• Limitations or guidance on permitted data on the market you are surveying – different markets may have different limitations and/or guidance on what type of population can be collected. For example, in France and Germany, data on ethnicity is not collected at all, particularly in France, where this is against the law, except under special circumstances. 
  • Sensitive information – some demographic data is deemed sensitive, such as religious belief or political opinion. Asking for certain types of information, such as asking about a person’s mental health, may feel invasive or intrusive. Much care needs to be taken in how this information is collected. It also means not all participants may be willing to give us this information. 
  • Market relevance and breakdown of this data – different markets may break down or view aspects of population data differently. For example, ethnicity and Social Grade (a standardised way of grouping people based on their social and financial situation) classifications can vary by market.  
  • Respondents’ biased answers – while governing bodies often define demographic groupings, we cannot control how a respondent interprets and answers our question. For example, the interpretation of whether or not a respondent is a skilled or unskilled worker can often be interpreted differently. By our definition, examples of unskilled workers may include roles in construction and agriculture, but those within that profession may personally define and see themselves as skilled worker.  
  • Translation of demographic terms and classifications across markets – care needs to be taken in the translation of the categories across defining questions to ensure they are appropriately localised (rather than direct or literal) so that all respondents have the best chance of interpreting the question in the same way.
  • Changing social environment – as with the nature of ‘nat rep’, the questions and categorisations often used to determine this, e.g. social class, have remained the same since I started my career. Therefore, given the changing populations, original classifications may no longer be entirely applicable and should perhaps be reviewed and reflected upon and potentially adjusted or updated for the purposes of your survey.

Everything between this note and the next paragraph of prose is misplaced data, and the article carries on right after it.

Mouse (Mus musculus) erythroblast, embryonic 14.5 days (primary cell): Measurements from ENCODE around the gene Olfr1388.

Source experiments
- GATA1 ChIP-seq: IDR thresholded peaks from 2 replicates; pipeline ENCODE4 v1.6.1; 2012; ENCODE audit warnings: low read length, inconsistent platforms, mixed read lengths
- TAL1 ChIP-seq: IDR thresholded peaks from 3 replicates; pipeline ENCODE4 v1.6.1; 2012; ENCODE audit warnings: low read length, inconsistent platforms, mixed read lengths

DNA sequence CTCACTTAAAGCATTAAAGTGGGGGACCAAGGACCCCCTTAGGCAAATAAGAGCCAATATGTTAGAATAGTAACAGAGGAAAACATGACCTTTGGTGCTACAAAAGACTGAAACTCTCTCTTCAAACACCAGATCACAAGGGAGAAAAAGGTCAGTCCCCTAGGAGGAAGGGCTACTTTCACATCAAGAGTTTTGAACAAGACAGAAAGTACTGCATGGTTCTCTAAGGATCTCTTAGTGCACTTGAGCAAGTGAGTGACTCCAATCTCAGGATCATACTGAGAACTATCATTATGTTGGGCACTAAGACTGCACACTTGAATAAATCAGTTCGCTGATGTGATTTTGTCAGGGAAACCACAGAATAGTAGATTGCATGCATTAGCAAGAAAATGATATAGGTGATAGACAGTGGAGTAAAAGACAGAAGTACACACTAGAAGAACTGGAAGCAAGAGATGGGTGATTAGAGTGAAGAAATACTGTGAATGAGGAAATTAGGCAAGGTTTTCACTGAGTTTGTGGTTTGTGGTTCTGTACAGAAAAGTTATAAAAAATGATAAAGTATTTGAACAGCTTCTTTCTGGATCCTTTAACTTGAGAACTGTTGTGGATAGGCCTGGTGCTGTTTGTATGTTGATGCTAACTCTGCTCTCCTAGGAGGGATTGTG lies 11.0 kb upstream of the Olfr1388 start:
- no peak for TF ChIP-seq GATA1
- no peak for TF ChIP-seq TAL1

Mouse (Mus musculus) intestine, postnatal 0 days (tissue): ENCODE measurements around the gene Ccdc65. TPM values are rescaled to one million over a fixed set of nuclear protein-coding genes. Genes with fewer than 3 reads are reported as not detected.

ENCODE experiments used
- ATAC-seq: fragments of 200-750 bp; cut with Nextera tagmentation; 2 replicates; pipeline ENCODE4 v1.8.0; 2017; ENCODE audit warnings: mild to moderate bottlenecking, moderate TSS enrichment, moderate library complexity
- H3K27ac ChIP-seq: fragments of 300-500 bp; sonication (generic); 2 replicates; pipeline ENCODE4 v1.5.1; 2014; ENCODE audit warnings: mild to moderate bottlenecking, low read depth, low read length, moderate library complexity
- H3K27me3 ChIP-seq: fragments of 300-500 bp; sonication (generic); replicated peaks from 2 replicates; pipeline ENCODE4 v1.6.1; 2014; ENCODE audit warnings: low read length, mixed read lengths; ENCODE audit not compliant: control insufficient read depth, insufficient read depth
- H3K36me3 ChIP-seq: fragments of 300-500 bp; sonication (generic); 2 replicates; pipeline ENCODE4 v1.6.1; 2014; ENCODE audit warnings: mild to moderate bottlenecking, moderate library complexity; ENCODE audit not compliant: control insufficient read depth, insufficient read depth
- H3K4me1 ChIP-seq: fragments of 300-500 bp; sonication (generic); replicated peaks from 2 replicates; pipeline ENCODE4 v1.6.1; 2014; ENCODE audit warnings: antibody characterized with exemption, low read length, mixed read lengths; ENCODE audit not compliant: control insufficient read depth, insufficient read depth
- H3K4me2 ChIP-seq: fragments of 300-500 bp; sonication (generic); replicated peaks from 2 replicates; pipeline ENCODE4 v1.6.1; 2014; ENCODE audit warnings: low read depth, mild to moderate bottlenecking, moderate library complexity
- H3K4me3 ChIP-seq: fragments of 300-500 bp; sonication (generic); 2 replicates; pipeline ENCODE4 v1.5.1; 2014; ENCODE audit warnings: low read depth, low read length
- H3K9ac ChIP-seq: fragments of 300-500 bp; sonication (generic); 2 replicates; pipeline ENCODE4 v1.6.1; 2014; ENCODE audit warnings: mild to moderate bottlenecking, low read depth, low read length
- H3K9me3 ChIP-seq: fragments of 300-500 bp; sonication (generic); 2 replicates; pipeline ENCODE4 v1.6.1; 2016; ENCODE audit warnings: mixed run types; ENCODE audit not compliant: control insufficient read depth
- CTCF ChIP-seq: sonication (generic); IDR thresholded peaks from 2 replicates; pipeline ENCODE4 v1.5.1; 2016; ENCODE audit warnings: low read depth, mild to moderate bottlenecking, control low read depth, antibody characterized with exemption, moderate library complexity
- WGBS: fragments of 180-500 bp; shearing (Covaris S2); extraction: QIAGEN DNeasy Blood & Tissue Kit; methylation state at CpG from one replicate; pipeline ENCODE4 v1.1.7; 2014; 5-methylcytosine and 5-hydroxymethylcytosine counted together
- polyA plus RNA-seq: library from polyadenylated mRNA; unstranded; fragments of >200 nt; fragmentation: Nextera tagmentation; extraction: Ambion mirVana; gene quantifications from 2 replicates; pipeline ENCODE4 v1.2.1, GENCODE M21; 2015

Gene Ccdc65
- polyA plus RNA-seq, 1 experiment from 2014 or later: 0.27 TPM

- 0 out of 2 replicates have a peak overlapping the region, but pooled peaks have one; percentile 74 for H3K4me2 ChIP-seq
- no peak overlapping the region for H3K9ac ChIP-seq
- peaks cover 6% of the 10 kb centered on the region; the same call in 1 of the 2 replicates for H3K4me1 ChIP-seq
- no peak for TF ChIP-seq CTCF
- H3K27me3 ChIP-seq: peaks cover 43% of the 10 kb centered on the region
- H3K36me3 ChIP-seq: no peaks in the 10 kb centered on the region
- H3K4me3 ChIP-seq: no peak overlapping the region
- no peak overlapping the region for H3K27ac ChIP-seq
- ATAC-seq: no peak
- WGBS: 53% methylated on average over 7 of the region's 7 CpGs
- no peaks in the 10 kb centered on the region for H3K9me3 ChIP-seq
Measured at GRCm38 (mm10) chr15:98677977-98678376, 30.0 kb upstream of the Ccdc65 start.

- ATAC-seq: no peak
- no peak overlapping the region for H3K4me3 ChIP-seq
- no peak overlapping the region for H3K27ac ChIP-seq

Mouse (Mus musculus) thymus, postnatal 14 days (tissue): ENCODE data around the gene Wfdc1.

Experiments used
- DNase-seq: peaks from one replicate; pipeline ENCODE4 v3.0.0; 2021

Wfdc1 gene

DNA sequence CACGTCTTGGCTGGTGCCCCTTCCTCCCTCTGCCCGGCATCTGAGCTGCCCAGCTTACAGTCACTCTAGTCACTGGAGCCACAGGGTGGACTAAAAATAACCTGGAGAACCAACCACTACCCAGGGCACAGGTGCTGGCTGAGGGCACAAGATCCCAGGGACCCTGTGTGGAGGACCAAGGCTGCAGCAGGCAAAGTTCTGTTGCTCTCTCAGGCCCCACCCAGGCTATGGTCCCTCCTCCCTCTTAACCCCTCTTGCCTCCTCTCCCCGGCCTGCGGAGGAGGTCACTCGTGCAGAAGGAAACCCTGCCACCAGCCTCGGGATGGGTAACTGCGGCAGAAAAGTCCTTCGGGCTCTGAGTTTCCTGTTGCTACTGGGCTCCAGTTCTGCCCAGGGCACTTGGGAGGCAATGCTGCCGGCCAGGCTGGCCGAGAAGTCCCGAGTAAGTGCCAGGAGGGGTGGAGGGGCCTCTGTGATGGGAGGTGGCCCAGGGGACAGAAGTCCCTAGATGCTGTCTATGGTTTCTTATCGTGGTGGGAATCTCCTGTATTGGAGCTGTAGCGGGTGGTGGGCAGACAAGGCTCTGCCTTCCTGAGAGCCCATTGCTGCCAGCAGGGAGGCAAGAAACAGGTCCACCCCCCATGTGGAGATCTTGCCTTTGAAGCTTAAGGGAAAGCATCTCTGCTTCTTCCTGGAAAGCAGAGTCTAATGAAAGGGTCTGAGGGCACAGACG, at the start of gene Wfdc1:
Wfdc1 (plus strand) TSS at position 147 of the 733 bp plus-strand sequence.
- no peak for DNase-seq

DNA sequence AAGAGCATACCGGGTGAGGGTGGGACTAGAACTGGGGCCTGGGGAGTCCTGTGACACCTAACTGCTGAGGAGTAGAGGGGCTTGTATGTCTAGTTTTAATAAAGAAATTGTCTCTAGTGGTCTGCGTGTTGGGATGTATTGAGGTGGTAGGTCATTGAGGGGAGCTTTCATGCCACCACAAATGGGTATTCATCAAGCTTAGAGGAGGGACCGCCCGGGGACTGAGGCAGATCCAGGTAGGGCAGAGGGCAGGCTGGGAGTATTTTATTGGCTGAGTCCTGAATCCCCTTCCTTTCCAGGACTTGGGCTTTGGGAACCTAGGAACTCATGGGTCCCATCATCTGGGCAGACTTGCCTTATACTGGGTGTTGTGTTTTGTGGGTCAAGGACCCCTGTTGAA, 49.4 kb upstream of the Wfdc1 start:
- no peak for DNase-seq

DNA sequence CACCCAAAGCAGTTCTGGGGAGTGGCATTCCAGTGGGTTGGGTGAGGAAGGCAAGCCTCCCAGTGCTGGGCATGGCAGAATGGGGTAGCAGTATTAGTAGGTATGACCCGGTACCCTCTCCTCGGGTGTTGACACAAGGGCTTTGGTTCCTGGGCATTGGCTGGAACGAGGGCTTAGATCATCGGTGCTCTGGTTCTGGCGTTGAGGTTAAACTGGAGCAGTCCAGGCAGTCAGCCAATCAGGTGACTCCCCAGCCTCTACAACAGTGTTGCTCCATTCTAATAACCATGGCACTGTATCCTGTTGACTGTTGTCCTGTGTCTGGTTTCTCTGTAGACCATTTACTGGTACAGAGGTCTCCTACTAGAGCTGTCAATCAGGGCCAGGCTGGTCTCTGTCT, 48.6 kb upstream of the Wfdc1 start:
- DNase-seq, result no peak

Having acknowledged the above, answering these questions will help you determine the best approach for your nat rep survey:

  • Time – how time-sensitive is your project?
    The management of interlocking quotas and/or trying to reach harder, more niche audiences requires time and effort. Therefore, there is potentially a balance to be struck between the margin of error you are willing to accept and the time you have to do the research.  However, if these audiences are required, do not exclude them because they present a challenge. Instead, consider a mixed methodologies approach, including Computer Assisted Telephone Interviewing (CATI), to top up populations less represented or able to take part online. 
  • Patterns or trends – are you already aware of any particular patterns or trends in the way different populations tend to answer?
    For example, do different generations consistently differ in their views? If so, then age is certainly a demographic to manage and include. 
  • Purpose of research – what is the purpose of your research?
    The purpose of your research may determine how deep you need to go into and include different population subsets. Research for media and content offers requires breadth, a broad set of opinions from a number of different populations or stakeholders, whereas research for more strategic purposes, such as product testing, may require a narrower, more specific type of ‘nat rep’ targeting.

Remember -> While a single term is used, there is not one type of nat rep.

So, regardless of how straightforward it sounds, it is a good idea to have this conversation upfront and gain clarity on the questions above to ensure everyone is on the same page when it comes to their definition of nat rep.  

While the goal is a perfectly representative survey, we should get comfortable with the idea of it not always being perfect. This quote from Bicentennial Man (1999) describes it best, ‘Imperfection is the key. Imperfections make us individuals, that’s what makes us unique.’

Therefore, be aware that there are and always will be limitations to your nat rep and keep them in mind when analysing your results.